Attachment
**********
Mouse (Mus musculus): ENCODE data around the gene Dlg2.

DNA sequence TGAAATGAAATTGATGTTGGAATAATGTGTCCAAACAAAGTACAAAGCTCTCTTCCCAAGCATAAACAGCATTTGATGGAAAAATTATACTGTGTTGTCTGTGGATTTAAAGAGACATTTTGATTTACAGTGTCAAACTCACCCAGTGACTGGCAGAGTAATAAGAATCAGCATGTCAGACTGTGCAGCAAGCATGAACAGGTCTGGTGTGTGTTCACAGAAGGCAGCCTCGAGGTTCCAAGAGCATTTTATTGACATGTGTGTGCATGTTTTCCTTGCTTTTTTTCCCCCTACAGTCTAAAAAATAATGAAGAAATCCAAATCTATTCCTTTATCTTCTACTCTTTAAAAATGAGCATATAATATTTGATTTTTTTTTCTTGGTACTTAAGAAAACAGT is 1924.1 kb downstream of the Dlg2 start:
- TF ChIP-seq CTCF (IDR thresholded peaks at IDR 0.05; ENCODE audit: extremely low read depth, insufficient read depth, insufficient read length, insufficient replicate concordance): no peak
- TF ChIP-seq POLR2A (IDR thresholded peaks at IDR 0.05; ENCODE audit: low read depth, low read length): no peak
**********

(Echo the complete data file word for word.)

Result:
Mouse (Mus musculus): ENCODE data around the gene Dlg2.

DNA sequence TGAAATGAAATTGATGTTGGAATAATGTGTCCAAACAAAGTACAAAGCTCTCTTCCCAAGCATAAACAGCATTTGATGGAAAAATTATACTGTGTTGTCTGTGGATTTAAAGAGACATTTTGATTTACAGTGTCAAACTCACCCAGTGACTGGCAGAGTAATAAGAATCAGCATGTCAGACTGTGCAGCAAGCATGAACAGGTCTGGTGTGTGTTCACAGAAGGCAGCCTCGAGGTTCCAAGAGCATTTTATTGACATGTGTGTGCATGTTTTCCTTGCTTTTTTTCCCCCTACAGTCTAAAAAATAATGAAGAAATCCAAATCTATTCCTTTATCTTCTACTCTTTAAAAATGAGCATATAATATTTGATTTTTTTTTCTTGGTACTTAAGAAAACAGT is 1924.1 kb downstream of the Dlg2 start:
- TF ChIP-seq CTCF (IDR thresholded peaks at IDR 0.05; ENCODE audit: extremely low read depth, insufficient read depth, insufficient read length, insufficient replicate concordance): no peak
- TF ChIP-seq POLR2A (IDR thresholded peaks at IDR 0.05; ENCODE audit: low read depth, low read length): no peak